What if you could remix your laugh from fake to ‘real’?

A machine for playing with laughter as a verbal display of communication.

We fake laughter all the time.

We do it to be polite, hide our ignorance, and even to fit in. Our social interactions sometimes depend on it. 

Studies show that fake and real laughs vary in speed, pitch, breath sounds and crescendo — and this is consistent across cultures.

The syntHAsizer is a tool for playing with this verbal display of communication. With it, visitors record their own fake laugh and use sonic filters to remix it from fake to real.

We don’t know how fake laughter evolved, but we do know it is part of our speech, and follows specific sonic patterns. Unlike real, guttural laughter, fake laughter is ‘spoken’, and we’ve learned to recognize its forgery.

The syntHAsizer was commissioned for Science Gallery Dublin’s exhibition FAKE.

As we get older, we get better at discerning real from fake laughter, peaking in perception in our late 30s.

The most important sonic variable known so far is speed—laughs that are sped up or decreased in duration by 33% sound more real. And this means we also get better at figuring out the social motives of fake laughter.

With the syntHAsizer, gallery visitors record their own fake laugh, remixing the speed and pitch.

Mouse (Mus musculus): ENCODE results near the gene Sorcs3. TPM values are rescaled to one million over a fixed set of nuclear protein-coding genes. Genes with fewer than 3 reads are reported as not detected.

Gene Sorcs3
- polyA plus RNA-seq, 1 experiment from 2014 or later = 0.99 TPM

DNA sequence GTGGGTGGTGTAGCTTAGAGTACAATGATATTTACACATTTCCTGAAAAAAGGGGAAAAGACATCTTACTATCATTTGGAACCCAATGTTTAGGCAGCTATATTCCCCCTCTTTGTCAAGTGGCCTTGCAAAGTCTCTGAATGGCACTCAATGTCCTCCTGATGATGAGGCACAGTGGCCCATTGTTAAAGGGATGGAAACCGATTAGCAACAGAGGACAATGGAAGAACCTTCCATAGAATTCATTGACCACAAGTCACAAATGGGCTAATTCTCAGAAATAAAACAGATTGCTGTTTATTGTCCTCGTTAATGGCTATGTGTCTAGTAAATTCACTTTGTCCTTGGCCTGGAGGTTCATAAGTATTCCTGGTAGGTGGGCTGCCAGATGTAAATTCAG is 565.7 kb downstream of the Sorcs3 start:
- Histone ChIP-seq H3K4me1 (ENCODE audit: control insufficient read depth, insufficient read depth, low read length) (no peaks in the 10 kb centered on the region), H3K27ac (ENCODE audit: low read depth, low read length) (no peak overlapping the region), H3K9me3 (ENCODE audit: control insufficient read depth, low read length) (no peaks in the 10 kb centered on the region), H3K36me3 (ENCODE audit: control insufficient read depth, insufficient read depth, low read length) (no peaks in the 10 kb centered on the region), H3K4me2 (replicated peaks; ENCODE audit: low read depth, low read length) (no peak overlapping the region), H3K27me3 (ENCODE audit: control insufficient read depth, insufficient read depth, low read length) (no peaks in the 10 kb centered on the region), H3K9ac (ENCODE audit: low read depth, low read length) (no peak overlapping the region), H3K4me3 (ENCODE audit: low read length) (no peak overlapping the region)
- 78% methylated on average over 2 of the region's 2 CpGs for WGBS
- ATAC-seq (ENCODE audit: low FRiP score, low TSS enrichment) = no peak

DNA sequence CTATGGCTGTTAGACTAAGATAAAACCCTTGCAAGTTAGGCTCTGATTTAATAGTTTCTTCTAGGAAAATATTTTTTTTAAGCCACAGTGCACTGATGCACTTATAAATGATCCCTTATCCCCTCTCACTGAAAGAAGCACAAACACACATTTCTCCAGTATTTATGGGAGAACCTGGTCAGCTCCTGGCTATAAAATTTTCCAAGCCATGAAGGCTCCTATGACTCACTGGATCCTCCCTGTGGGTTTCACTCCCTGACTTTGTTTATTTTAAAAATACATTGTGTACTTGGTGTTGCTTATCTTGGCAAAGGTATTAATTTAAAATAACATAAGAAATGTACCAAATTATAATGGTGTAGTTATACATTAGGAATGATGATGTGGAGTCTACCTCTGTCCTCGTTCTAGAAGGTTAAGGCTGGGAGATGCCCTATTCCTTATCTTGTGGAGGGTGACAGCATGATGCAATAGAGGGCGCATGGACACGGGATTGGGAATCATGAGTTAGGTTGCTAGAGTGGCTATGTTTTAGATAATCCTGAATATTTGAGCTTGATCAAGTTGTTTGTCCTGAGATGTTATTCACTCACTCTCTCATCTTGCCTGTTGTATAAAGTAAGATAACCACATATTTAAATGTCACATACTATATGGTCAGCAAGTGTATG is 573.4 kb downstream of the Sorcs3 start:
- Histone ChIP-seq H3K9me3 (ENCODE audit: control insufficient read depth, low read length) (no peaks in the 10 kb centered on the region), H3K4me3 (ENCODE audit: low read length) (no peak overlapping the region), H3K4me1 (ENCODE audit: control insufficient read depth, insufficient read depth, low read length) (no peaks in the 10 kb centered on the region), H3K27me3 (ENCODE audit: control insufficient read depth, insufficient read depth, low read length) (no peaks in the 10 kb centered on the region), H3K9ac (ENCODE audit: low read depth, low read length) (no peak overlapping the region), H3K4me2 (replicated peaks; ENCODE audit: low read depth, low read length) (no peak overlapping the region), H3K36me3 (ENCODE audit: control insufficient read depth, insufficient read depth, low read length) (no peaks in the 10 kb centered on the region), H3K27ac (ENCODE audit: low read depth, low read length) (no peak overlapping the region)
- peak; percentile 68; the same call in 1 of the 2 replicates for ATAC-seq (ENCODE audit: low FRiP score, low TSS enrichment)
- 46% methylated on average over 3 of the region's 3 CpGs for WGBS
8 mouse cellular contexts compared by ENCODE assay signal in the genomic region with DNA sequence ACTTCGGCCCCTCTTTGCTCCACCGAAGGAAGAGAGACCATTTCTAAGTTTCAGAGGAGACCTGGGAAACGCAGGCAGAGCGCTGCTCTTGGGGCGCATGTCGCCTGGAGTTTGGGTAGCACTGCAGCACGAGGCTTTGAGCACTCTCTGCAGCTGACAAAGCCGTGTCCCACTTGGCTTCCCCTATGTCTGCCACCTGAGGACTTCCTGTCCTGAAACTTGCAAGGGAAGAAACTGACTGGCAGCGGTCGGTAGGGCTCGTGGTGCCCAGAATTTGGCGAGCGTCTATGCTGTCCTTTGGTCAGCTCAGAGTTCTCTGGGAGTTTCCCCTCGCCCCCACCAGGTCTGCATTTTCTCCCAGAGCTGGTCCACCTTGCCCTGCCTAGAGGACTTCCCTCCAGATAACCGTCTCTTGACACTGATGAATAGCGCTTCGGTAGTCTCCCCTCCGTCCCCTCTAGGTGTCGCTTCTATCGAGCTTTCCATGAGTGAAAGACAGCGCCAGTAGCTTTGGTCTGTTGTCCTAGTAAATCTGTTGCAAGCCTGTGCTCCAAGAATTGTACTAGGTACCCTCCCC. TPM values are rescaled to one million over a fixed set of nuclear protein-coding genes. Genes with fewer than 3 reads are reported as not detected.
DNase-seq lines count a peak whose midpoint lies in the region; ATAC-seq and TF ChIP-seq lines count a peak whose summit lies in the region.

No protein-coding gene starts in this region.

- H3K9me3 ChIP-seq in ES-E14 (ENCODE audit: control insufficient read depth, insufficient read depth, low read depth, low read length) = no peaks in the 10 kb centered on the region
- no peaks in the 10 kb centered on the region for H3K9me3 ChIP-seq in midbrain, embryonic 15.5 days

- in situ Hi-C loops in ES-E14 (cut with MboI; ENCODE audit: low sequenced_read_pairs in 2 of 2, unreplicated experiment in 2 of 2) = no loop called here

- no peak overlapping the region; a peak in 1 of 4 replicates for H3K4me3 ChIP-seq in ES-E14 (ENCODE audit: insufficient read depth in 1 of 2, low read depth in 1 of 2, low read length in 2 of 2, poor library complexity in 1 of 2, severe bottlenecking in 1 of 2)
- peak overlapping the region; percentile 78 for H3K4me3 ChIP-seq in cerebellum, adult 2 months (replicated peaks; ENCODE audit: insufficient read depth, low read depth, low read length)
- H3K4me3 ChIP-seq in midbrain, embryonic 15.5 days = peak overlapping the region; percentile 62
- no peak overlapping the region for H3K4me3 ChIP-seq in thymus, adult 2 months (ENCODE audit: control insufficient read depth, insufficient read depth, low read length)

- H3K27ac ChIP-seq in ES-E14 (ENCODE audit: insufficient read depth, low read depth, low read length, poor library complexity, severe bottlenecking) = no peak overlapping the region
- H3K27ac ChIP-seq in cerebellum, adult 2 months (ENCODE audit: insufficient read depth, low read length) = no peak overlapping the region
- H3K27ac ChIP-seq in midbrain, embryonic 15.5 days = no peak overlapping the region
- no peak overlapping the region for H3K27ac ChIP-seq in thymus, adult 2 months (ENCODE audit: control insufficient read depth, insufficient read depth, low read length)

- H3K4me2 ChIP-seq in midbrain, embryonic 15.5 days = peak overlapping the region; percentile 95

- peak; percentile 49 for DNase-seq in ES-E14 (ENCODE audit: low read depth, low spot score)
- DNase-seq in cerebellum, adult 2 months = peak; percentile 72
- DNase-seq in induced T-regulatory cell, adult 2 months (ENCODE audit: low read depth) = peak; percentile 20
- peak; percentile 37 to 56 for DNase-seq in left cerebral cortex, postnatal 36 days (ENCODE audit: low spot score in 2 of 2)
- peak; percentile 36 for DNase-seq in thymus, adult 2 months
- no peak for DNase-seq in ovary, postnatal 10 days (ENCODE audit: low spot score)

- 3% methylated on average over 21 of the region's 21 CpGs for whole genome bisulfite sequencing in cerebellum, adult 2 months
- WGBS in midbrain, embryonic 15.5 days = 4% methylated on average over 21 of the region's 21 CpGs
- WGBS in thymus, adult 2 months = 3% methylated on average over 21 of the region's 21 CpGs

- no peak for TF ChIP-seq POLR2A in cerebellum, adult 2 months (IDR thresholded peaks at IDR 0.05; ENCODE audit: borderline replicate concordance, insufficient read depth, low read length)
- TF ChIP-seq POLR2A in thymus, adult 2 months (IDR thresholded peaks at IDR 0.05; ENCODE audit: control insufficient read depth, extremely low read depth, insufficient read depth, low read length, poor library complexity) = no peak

Then they play back their ‘real’ laugh, and keep tuning until they perceive it as ‘real’.

Do we want an AI to be able to produce ‘real’ laughter?

Days after the syntHAsizer was installed at Science Gallery Dublin, Alexa (Amazon’s digital assistant) started laughing.

Unprompted giggle fits were reported on national news and people took to twitter, documenting Alexa’s eerie behavior. It turns out we were not comfortable with our digital assistants cackling as they please.

Humor is thought to be one of the final frontiers of AI. It is one of our most complex and under studied behaviors. Many scientists believe that machine learning would be hard-pressed to catalog, comprehend, replicate, and respond to all types of humor in the moment.

The syntHAsizer invites visitors to explore and debate whether they want an AI to produce ‘real’ laughter.


FAKE: THE REAL DEAL? at Science Gallery Dublin

March 2 2018 - June 3 2018

From fake meat to fake emotions, if faking it gets the job done, who cares? From biomimicry to forged documents, from scandals to substitutes — when is authenticity essential, when is copying cool, and what is the boundary between a fakery faux-pas and a really fantastic FAKE?

We have long been obsessed with authenticity, the genuine article, the real deal. But, in both the natural world and human society, faking, mimicking, and copying can be highly reliable strategies for success. When appearance is everything — could a fake be just as valuable as the real thing?


Oron Catts, Director of SymbioticA, University of Western Australia

Nicola Marples, Professor of Zoology, Trinity College Dublin

Fiona Newell, Professor of Psychology, Trinity College Dublin

Lynn Scarff, Director, Science Gallery Dublin

Artist- Laura Allcorn

Scientist- Greg Bryant (Professor, Department of Communication at UCLA; his research investigates the many ways that acoustic structure in speech is shaped by communicative goals.

Technologists- Thomas Wester + Ben Purdy (Glowbox)

Designer- Matthew Philip Williams, fabrication 


You can listen to a radio interview about the project and IFCI with Norma Burke on